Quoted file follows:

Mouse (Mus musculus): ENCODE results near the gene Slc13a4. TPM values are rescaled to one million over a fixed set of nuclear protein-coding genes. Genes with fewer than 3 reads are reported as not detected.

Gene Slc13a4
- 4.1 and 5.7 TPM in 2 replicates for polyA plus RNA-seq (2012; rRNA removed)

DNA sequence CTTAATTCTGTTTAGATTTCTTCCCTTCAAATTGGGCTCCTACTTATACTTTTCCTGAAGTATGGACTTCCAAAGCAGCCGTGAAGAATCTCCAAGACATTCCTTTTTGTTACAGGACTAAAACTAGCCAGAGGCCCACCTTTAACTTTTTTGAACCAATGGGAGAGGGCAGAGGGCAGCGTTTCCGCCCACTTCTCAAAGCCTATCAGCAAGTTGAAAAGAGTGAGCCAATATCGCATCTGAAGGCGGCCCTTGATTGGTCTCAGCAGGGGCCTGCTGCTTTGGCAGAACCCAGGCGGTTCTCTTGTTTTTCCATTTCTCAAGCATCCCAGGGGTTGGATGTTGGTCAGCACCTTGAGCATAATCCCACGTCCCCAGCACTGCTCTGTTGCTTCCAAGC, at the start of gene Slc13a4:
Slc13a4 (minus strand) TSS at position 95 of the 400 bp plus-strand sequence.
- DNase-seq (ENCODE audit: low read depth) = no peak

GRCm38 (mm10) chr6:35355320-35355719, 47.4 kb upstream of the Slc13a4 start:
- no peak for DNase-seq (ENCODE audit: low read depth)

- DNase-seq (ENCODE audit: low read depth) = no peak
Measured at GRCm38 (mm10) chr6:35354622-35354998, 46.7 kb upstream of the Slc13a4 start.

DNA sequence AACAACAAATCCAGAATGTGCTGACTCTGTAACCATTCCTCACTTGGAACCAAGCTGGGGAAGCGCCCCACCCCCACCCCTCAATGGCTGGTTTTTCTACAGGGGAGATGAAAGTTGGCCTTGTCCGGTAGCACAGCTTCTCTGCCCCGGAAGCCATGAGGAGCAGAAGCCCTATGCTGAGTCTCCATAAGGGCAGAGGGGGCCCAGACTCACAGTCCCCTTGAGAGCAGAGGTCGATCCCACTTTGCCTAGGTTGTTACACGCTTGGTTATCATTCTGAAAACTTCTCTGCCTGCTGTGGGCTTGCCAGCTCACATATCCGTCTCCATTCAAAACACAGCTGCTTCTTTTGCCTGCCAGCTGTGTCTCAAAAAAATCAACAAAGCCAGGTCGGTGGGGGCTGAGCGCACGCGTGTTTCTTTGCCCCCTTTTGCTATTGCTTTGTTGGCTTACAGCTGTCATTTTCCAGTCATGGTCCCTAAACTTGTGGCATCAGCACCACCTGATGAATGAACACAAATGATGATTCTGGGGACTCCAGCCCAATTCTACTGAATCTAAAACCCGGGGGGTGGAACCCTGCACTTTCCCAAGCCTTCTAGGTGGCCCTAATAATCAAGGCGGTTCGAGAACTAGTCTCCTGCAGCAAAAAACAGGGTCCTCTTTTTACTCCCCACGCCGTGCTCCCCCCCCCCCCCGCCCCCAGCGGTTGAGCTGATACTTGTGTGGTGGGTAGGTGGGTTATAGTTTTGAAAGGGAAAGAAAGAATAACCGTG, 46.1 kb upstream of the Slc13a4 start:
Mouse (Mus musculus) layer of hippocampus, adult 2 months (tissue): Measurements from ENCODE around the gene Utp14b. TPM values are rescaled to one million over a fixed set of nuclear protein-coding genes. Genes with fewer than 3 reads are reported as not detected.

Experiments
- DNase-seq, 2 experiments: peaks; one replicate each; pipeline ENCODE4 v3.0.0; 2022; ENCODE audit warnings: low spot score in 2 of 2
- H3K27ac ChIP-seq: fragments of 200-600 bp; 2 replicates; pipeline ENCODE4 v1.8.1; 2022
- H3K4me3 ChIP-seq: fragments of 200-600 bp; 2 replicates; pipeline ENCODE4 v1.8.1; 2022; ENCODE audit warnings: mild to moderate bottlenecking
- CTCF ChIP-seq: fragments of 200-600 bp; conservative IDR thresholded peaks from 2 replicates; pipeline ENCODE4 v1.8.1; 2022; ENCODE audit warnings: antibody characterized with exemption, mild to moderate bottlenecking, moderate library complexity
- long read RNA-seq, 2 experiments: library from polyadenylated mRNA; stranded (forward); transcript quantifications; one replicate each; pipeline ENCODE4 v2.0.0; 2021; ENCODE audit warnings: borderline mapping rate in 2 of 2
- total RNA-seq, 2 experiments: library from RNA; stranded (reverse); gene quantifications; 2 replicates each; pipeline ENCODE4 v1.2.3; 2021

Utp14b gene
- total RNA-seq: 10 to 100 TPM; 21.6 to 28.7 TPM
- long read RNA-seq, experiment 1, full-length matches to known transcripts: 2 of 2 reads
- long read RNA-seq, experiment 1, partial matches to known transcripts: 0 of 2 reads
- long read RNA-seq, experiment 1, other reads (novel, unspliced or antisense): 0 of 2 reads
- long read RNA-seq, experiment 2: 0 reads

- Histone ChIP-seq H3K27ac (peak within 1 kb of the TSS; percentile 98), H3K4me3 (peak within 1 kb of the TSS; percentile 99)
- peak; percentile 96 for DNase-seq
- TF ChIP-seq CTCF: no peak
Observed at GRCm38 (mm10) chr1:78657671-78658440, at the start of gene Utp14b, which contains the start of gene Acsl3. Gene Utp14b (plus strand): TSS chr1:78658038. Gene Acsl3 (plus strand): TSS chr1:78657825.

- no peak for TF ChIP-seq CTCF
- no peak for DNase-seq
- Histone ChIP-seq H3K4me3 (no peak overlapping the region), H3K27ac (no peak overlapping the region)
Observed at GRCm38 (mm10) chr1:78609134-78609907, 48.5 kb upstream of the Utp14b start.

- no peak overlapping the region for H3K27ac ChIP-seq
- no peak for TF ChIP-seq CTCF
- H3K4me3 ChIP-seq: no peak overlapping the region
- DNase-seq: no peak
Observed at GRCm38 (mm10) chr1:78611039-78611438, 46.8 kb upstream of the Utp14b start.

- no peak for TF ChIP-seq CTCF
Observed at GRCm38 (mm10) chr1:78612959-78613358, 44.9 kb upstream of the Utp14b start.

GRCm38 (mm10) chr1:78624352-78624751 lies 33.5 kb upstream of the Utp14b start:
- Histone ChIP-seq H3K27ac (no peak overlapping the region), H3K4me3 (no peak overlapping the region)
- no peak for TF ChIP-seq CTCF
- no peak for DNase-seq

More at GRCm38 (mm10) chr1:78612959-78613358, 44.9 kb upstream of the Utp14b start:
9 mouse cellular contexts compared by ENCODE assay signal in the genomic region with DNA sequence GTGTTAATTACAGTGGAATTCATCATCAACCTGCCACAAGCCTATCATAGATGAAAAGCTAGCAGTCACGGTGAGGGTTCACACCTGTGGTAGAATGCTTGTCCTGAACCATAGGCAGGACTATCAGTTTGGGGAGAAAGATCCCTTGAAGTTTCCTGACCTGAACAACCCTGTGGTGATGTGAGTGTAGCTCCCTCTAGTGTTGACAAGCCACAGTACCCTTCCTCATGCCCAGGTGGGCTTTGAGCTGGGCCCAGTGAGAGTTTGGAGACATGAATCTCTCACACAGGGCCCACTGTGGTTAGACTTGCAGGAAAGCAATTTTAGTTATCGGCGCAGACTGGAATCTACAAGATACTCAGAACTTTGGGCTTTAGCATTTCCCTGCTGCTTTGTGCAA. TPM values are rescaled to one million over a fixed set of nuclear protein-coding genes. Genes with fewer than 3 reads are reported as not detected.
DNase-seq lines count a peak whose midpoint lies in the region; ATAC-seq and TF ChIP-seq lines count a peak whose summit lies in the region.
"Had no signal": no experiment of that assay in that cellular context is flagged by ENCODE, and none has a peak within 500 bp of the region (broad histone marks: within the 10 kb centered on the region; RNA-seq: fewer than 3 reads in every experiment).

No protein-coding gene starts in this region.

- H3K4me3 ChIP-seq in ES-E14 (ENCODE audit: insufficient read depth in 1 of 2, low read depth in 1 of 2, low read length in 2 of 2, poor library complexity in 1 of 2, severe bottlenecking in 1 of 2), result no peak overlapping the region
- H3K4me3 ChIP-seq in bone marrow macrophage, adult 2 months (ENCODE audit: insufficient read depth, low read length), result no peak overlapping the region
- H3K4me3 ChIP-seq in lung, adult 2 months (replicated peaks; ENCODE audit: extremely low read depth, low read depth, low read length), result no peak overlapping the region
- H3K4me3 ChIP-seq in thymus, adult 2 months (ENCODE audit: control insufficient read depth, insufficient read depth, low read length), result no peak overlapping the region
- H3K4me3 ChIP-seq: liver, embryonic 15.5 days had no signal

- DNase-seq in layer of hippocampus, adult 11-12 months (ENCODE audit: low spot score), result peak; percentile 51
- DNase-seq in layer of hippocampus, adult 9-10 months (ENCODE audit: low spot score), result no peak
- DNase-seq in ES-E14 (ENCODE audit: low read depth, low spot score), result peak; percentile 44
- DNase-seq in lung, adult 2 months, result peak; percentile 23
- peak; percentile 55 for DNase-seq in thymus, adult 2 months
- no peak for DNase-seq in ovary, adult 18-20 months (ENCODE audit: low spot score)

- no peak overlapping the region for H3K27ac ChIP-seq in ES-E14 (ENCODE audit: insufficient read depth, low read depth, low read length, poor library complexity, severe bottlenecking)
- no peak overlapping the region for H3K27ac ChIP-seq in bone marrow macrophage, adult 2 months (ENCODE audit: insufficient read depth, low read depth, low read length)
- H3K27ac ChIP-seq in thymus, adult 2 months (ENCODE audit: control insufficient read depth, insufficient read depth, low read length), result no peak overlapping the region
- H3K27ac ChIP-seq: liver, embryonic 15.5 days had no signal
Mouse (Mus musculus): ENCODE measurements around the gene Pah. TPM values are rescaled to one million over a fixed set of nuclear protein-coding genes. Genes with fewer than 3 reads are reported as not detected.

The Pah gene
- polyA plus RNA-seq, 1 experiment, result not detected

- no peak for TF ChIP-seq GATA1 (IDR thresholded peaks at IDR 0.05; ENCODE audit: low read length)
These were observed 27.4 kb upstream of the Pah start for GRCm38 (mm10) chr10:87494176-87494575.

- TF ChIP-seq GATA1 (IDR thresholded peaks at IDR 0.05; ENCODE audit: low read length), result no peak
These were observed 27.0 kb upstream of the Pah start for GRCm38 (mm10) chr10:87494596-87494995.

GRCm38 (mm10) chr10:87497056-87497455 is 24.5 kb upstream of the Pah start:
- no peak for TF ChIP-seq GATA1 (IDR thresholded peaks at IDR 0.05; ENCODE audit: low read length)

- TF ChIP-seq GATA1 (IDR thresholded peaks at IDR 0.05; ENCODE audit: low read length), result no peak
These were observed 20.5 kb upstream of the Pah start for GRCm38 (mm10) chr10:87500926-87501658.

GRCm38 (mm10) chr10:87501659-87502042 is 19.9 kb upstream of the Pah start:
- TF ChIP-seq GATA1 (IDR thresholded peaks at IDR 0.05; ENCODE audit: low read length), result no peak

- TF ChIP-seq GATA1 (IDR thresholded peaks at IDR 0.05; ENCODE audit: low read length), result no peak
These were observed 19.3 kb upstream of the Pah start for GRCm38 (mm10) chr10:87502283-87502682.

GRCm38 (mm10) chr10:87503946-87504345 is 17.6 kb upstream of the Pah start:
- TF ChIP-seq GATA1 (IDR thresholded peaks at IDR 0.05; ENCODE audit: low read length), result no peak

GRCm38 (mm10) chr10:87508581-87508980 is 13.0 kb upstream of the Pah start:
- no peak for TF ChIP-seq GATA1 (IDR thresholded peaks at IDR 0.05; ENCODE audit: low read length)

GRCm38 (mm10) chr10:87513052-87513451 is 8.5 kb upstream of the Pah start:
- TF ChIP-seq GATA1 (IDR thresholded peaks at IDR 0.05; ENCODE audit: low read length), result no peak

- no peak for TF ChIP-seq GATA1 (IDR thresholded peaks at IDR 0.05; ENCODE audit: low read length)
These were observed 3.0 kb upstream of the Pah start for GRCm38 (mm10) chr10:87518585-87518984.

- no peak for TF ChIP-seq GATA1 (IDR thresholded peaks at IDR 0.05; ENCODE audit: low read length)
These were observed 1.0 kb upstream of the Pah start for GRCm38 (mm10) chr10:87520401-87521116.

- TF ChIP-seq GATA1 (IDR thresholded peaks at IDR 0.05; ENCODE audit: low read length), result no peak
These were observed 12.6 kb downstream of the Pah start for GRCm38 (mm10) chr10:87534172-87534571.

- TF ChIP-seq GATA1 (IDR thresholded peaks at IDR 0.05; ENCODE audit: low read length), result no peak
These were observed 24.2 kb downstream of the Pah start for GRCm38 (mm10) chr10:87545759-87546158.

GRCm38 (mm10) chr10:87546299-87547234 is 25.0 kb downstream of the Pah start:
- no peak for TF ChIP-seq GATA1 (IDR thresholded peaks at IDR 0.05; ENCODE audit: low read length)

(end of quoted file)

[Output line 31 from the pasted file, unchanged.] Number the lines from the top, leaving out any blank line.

- no peak for DNase-seq